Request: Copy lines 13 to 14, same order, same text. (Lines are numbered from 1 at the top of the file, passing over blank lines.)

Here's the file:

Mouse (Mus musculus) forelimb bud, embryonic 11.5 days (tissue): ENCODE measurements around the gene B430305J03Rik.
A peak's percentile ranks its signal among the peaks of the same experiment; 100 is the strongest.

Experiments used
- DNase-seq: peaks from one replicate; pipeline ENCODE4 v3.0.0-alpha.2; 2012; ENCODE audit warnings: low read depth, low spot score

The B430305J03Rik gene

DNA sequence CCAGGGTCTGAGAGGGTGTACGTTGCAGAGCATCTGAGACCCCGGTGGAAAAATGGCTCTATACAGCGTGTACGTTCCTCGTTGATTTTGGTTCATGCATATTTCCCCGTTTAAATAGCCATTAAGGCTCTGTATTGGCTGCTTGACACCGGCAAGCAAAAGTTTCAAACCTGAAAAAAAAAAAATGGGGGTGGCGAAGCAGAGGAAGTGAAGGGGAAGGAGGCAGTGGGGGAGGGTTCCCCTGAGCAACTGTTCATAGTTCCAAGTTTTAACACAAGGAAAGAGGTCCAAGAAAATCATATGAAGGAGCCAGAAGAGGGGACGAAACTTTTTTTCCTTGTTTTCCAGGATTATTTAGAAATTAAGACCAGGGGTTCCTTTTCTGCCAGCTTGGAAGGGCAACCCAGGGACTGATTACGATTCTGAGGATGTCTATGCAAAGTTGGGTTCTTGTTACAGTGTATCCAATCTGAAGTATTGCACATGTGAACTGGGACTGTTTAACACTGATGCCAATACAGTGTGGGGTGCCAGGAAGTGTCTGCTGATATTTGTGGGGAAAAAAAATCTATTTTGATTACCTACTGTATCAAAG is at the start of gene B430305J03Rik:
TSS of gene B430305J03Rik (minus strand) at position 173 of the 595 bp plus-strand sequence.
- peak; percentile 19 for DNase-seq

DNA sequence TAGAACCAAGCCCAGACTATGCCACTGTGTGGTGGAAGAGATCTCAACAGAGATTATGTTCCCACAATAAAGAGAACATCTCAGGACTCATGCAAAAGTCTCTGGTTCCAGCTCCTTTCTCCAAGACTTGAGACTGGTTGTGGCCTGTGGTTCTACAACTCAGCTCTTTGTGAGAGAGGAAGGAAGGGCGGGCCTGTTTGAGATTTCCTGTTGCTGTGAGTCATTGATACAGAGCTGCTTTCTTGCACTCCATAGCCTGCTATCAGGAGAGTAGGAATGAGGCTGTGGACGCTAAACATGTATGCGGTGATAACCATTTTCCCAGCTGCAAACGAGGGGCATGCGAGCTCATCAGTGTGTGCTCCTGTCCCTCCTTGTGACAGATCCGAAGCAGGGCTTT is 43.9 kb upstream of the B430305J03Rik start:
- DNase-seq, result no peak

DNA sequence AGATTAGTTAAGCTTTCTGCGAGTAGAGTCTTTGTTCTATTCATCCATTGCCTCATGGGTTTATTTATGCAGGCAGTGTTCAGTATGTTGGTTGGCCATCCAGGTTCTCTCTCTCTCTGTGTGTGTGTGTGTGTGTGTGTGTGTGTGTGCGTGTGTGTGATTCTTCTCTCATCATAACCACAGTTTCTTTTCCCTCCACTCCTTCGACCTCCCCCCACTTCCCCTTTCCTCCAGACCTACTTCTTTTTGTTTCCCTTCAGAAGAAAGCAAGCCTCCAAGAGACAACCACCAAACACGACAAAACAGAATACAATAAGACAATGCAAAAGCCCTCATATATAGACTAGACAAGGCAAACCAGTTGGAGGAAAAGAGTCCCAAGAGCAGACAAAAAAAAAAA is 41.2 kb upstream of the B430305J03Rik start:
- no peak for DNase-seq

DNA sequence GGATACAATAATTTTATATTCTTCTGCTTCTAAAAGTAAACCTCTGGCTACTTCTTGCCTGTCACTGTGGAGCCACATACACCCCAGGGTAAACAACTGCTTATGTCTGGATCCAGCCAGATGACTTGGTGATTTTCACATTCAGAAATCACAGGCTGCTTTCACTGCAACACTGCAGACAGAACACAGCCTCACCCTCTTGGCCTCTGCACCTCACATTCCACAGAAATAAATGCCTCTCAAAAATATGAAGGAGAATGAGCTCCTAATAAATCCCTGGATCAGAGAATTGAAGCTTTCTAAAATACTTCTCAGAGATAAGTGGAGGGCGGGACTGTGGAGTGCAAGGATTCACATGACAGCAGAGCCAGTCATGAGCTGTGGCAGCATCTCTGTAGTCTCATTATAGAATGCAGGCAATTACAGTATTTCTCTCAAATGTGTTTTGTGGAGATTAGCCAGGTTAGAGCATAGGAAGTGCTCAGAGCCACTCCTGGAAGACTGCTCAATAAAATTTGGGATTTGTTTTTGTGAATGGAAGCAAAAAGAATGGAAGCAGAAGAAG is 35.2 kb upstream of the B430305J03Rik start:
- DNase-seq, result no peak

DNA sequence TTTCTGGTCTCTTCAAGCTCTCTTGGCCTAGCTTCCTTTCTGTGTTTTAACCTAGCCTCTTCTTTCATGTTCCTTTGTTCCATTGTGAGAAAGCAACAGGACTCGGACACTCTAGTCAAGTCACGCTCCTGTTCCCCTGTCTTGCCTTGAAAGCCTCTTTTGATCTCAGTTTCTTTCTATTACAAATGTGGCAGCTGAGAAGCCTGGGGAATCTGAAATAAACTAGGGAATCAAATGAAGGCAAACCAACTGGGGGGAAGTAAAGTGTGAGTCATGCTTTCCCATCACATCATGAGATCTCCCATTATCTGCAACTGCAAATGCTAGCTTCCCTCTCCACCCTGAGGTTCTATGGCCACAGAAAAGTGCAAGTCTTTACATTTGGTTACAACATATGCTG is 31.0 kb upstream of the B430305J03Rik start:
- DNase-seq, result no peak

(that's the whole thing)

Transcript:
DNA sequence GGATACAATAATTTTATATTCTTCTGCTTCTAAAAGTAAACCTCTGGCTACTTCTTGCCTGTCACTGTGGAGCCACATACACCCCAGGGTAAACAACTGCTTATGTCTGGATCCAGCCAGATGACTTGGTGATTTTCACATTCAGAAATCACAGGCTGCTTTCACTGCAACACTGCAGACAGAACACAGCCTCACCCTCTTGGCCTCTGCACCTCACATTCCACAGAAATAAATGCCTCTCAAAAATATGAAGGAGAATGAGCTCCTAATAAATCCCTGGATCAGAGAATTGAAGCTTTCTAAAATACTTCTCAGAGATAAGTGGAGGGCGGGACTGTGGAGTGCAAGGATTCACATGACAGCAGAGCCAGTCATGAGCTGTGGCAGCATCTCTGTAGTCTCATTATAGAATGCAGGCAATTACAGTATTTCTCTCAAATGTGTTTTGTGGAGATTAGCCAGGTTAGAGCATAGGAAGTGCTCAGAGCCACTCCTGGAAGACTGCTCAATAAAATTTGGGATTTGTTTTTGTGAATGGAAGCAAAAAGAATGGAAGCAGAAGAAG is 35.2 kb upstream of the B430305J03Rik start:
- DNase-seq, result no peak